The plater´s trade goes back to ancient times, and originally it comes from the armor makers who made the armor of the kings and the noblemen. When this equipment no longer could protect its wearers from injuries, the armor makers had to find new sources of livelihood. On January 5, 1607, the town of Arboga received its charter from King Karl IX, and the first platers´ trade-guild was founded. The first regulation intended for Linköping´s armor makers and platers was made out in May 1665, and it was written both in Geman and Swedish, as there were at that time many German tradesmen in Sweden. There are stories about disputes between armor makers, platers, copper, and brass smiths, lead and copper coverers, etc. The coppersmiths early went their own way and have not had much to do with the plater´s trade, and the predecessors of the present plater were those who were to work with what was earlier divided into several trades. From the beginning, all thin sheet was called sheet metal and it existed in two variants, the “black” and the “white”, which was covered with tin and was adapted for both household utensils and e.g. roof covering. Through the industrialization, the tinners´ possibilities of carrying on their trade came to end, and those who remained were the platers. When the galvanized sheet metal came, it was this that was mainly used. For “finer” buildings sheet copper was used.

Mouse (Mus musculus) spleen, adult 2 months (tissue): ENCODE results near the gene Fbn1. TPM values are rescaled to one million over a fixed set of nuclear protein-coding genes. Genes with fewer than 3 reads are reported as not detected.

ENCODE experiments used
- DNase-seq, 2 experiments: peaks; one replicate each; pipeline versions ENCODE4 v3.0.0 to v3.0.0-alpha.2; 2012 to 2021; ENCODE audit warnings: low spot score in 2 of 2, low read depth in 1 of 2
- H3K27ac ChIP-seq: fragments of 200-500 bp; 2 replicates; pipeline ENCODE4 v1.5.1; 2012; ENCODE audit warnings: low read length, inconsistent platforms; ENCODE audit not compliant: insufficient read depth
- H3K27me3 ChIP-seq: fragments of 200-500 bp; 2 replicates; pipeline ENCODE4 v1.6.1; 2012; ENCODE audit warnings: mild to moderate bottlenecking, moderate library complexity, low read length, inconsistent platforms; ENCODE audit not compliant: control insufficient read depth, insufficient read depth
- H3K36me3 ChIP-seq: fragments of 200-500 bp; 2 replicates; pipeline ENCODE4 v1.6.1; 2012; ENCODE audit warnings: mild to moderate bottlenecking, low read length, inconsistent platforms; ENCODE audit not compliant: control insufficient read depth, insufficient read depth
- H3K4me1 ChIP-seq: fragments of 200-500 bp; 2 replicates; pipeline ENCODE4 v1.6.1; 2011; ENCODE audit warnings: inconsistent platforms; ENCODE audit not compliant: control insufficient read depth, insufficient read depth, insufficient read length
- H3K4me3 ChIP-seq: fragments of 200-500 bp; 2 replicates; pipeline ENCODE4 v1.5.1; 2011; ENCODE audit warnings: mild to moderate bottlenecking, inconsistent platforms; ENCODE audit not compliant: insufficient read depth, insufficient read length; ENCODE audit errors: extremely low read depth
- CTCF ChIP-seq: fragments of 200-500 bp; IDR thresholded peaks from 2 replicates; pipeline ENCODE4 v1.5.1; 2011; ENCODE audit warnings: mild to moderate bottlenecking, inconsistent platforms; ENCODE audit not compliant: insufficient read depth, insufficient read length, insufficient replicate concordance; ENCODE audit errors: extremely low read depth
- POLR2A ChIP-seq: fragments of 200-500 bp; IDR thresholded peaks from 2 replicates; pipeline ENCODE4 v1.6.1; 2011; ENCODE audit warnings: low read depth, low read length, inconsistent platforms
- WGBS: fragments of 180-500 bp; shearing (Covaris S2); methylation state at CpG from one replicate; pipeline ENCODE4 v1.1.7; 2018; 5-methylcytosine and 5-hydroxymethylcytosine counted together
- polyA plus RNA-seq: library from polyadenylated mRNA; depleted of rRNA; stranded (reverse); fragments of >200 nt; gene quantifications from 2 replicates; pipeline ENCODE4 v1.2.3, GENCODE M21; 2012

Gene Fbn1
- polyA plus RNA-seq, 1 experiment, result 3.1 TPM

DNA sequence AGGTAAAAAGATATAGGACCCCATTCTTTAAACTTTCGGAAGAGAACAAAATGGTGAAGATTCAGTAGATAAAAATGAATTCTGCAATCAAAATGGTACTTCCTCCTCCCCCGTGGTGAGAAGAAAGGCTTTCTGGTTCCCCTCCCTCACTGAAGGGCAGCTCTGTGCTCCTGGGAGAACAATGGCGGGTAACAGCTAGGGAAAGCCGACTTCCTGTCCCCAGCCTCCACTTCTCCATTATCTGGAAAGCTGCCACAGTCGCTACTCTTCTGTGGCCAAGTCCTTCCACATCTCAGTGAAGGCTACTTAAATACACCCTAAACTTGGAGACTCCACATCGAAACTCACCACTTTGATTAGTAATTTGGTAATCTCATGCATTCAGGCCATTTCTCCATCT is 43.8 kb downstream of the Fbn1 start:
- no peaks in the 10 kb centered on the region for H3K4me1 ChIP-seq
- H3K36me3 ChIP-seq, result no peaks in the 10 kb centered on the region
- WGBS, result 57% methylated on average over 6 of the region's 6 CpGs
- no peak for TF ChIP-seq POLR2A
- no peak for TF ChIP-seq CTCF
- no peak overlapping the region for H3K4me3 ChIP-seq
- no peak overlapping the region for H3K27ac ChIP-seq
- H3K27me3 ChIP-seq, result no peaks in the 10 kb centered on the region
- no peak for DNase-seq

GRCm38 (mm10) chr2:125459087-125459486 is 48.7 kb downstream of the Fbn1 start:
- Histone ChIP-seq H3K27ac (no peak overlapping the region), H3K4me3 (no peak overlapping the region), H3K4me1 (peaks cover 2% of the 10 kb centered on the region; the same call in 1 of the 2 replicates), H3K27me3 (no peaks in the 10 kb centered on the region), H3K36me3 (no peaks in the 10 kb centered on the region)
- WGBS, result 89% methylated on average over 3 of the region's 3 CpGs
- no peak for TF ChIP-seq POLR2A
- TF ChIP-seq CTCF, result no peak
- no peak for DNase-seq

The first plater mentioned in the town documents is Erik Fernström, resident in S:t Lars area No. 38, who on March 27, 1765, took the citizenship oath. In the workshop which has here been recreated on the initiative of the Central Swedish Platers Association, The Swedish Tinners´ and Platers´ Association district 4 and the Open-air Museum of Gamla Linköping, most of the machines and tools come from Bernhard Lindgren´s sheet metal workshop in Bengtsfors, whose son Gösta Lindgren has given these to the museum. Most machines are 50-60 years old, but they are still quite usable.
The workshop area is according to information received roughly as big as Lindgren´s workshop, but the placing of the equipment can not for obvious reasons be exactly the same. The purpose of the museum and workshop is to show how trade was carried on in the old days and to try to show, through the manufacture as per old models, part of the trade skill of our predecessors.
For those who are interested some of the products are for sale.